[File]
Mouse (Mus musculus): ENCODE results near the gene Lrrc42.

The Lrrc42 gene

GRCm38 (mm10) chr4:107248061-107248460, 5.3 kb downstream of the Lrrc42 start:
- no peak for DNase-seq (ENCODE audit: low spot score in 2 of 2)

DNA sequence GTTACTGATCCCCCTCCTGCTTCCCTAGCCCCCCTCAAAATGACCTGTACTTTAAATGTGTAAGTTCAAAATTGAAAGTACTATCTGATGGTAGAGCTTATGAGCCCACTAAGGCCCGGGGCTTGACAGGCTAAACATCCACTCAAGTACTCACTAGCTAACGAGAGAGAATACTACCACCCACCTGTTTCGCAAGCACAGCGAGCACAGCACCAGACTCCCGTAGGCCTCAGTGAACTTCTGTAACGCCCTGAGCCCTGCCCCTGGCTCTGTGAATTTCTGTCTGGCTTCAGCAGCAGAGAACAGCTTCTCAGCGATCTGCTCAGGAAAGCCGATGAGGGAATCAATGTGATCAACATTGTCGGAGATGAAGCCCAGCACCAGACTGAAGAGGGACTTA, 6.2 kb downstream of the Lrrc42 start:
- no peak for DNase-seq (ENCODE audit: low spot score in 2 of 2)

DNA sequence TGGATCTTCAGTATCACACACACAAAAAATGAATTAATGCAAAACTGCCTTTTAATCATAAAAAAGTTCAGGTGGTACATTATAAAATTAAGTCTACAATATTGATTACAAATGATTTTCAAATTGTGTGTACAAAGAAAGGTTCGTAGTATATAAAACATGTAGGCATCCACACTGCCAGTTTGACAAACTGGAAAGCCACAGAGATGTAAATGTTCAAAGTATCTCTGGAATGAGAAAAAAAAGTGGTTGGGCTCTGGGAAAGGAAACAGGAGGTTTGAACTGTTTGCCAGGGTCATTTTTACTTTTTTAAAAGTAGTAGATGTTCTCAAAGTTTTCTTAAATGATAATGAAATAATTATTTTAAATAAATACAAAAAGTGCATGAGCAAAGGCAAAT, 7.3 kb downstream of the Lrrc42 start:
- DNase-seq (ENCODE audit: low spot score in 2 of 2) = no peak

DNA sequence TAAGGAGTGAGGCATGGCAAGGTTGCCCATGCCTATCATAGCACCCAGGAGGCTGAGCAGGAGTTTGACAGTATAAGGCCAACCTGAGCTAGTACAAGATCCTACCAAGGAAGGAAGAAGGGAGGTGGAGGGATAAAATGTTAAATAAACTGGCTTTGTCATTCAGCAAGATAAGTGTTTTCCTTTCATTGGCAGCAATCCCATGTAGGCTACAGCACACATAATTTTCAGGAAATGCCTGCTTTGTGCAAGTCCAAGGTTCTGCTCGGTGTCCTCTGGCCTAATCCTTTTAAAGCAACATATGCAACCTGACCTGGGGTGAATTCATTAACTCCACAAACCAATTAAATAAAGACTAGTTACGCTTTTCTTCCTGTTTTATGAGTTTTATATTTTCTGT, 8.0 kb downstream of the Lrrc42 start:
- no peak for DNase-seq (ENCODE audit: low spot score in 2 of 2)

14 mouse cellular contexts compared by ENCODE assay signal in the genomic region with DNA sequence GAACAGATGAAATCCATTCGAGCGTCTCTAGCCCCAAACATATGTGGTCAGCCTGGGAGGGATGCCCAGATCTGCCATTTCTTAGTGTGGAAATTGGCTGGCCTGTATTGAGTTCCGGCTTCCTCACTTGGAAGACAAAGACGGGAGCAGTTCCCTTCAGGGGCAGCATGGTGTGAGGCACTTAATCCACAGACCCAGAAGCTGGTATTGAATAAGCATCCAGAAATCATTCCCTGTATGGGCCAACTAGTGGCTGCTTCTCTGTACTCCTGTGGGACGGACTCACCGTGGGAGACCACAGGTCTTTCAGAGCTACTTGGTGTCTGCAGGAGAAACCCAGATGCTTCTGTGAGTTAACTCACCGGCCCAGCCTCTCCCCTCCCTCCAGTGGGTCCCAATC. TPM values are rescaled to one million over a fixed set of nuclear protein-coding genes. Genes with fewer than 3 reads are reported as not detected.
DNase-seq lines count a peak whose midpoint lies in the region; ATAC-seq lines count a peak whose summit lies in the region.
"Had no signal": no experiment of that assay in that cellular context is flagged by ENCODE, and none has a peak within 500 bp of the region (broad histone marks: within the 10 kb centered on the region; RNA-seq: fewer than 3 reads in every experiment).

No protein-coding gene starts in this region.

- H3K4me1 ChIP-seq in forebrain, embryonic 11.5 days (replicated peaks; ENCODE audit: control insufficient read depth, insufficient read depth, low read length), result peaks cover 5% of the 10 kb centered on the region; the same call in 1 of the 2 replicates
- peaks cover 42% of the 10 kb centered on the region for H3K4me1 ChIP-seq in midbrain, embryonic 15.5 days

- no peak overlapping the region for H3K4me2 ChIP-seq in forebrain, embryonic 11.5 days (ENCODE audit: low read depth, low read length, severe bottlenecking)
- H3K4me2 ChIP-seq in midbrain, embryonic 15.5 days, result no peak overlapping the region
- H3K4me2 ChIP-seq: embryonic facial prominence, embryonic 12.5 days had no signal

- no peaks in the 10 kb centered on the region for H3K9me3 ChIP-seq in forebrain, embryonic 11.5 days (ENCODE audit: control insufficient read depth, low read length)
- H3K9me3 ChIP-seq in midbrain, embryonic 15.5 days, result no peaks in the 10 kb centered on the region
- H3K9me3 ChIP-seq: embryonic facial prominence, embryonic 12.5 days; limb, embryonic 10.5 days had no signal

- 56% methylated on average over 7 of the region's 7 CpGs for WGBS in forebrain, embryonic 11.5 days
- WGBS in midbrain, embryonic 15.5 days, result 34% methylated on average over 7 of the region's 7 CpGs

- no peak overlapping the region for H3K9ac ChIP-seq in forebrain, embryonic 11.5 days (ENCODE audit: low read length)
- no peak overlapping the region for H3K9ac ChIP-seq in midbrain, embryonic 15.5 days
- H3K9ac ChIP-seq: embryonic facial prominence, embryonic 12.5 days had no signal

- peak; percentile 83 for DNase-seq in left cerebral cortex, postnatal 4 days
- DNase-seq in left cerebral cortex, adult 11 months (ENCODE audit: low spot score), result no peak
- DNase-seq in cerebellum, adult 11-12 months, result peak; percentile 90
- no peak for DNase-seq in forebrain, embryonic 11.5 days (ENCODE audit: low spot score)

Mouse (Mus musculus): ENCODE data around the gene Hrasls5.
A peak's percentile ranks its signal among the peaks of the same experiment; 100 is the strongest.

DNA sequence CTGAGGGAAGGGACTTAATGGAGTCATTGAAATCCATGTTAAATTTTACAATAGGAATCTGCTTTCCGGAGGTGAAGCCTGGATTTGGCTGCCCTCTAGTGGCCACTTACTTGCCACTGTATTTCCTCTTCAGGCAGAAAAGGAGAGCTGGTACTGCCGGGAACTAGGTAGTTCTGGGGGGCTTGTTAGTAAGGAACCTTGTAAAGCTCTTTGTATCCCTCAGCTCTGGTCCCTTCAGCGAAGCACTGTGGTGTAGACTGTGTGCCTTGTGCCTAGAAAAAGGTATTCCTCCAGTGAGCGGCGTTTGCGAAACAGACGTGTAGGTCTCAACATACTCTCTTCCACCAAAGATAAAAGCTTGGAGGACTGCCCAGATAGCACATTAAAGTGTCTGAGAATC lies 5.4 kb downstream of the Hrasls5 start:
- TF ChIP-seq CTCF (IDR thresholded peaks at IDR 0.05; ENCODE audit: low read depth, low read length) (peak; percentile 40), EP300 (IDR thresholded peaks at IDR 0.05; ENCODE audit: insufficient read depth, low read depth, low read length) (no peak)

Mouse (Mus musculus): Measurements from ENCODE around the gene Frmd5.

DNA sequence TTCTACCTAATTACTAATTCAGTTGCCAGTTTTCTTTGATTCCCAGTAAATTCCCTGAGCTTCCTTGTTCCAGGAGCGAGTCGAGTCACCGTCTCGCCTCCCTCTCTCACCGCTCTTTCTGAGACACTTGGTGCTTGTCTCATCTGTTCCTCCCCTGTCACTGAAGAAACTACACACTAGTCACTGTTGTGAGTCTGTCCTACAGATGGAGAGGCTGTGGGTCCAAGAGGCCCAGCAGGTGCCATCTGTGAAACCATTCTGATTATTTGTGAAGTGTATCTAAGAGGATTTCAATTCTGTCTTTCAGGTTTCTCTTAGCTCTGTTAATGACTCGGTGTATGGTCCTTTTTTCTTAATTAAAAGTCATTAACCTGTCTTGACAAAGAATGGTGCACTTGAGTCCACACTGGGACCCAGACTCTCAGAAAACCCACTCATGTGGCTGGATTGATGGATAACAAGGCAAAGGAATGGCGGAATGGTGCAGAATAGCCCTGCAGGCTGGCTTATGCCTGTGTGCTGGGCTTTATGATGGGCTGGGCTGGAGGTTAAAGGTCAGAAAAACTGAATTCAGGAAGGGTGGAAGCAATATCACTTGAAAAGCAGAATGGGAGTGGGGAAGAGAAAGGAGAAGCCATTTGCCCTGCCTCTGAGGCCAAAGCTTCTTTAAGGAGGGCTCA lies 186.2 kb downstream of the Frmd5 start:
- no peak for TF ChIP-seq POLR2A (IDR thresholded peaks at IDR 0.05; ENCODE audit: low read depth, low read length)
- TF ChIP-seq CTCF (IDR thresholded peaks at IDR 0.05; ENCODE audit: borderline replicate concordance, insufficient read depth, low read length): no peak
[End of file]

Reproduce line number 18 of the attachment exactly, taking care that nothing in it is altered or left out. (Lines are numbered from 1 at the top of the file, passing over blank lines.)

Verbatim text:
- H3K4me2 ChIP-seq in midbrain, embryonic 15.5 days, result no peak overlapping the region